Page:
Should I adopt this Angel Fish into my new tank? - Tropical Fish Keeping - Aquarium fish care and resources
 
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post #1 of 5 Old 06-09-2010, 12:51 PM Thread Starter
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Should I adopt this Angel Fish into my new tank?

A friend has asked me if I would be interested in adopting her black Angel Fish thats being bullied in her tank.
I am considering it but as a responsible and relatively new fish keeper I am here looking for advice.

I have a cycled 200l tank, and have just started stocking it this week ( prev had it stocked fully and running for 2 yrs successfully before closing it down to move house-so have some experience with fish)
I currently have 4 zebra danios in the tank, and have been wanting to put together a very colourful tank this time.

So, some questions, are there some lovely compatible and colourful fish who would like to live with this Angel Fish, are there any other things I need to be aware of, should I go for it ?!?!?!

Thanks so much for reading
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Last edited by fishyfiona; 06-09-2010 at 12:59 PM. Reason: more info added
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post #2 of 5 Old 06-09-2010, 01:46 PM
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You have tank space for angels with a 200 litre (50 US gallon) tank. Angels should be in groups since they are by nature a shoaling fish, a group of 3 in a 50g would work; they grow to 6 inches in length so need space. But this is not so simple, as I'll explain.

Angels are cichlids, and within the group they develop a social structure. When one fish is in a tank and others are subsequently added, the original sometimes becomes a real bully. Sometimes not, but it is a possibility. Having said that, since the fish is being bullied now, it is under considerable stress, and moving it on its own in a suitable environment is the kindest thing.

As for tankmates, many of the larger tetras work; check our fish profiles section for the Hyphessobrycon species, you will find comments under each as to whether or not angels are suitable tankmates. And the photos will show you what the species look like. Angels are slow, sedate fish, they like plants, lots of plants to crusie among, and bits of wood arranged as branches. One of our members recently set up a 55g for angels, a search would probably locate the thread as it has slipped my mind.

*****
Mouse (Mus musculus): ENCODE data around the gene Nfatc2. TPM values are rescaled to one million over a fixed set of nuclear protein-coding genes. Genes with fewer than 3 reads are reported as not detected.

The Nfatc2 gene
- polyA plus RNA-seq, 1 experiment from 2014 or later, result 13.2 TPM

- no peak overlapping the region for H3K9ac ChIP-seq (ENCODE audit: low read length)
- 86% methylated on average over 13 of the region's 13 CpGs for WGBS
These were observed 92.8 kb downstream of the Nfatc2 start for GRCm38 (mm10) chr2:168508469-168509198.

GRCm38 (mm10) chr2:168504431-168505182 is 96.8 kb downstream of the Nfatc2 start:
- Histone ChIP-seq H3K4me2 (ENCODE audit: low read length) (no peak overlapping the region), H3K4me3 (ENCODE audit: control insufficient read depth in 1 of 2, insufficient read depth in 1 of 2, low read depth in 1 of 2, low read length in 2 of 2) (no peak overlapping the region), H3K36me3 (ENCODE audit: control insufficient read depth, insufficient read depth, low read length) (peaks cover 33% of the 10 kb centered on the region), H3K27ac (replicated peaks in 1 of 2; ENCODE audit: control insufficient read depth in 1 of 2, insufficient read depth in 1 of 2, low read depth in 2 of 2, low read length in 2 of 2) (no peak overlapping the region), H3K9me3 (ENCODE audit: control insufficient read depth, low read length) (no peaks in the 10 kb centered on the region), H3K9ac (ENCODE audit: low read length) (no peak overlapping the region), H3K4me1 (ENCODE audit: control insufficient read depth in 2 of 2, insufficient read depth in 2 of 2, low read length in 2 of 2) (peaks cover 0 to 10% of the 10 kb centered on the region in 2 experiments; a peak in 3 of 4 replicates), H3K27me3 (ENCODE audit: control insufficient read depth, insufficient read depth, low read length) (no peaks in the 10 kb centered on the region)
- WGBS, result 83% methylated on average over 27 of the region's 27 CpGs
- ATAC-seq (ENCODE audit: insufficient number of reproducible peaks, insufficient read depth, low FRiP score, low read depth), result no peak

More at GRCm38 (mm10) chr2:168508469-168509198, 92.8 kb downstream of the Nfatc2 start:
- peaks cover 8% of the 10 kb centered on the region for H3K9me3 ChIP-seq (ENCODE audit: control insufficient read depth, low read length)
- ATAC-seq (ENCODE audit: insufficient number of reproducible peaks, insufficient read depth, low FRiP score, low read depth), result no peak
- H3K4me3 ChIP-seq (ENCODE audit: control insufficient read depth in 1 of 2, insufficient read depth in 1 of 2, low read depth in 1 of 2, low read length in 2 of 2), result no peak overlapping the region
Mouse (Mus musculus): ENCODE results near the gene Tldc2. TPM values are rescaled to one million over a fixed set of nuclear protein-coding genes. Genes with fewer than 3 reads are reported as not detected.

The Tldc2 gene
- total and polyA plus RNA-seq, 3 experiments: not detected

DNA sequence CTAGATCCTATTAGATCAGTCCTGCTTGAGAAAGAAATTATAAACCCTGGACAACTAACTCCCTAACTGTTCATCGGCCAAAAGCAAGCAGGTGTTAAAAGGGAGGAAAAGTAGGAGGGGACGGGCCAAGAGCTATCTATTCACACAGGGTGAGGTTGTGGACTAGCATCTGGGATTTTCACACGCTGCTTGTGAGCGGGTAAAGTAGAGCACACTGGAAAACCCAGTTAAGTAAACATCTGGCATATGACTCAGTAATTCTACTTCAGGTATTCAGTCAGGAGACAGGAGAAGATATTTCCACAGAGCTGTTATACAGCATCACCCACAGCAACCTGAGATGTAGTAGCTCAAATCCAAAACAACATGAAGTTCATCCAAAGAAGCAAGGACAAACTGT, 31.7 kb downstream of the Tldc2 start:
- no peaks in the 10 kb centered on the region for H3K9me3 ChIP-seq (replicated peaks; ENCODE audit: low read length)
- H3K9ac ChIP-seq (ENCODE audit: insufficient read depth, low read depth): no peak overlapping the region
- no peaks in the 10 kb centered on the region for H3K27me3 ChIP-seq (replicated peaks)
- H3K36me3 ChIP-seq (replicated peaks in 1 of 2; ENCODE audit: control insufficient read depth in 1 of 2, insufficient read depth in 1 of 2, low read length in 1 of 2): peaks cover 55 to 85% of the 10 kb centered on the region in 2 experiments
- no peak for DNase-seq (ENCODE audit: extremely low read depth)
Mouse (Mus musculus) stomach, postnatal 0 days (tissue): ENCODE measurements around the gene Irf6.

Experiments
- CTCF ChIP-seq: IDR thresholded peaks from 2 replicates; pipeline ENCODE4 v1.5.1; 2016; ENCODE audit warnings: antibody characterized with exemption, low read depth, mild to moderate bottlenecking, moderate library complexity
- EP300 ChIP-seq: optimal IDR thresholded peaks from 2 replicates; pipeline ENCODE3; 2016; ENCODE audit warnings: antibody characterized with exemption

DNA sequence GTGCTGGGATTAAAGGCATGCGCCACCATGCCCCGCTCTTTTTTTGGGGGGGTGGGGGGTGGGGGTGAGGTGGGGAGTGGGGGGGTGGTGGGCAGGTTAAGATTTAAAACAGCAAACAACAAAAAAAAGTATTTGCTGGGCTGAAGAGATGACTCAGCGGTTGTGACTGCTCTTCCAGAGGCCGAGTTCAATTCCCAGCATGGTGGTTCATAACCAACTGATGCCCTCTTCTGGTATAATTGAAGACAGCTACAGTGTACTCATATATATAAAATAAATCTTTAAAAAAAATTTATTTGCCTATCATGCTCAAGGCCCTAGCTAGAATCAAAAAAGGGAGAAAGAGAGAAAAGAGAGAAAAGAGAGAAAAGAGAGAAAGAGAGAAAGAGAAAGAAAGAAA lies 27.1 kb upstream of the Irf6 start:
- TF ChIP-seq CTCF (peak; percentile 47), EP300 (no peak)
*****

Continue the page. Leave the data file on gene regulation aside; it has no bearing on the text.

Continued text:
The existing zebras may be a bit too active for a sedate angel. Would you consider removing the danios, as in exchanging them at the store? Something to consider. Black angels are beautiful fish, my personal favourite among angels; it would be good to see this poor fish given a good home in your aquarium.

Byron.

Byron Hosking, BMus, MA
Vancouver, BC, Canada

The aquarist is one who must learn the ways of the biologist, the chemist, and the veterinarian. [unknown source]

Something we all need to remember: The fish you've acquired was quite happy not being owned by you, minding its own business. If youíre going to take it under your wing then youíre responsible for it. Every aspect of its life is under your control, from water quality and temperature to swimming space. [Nathan Hill in PFK]
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post #3 of 5 Old 06-09-2010, 01:51 PM Thread Starter
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Thanks again Byron, you replied to another of my postings yesterday, really appreciate the time you took
Fiona
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post #4 of 5 Old 06-09-2010, 01:52 PM Thread Starter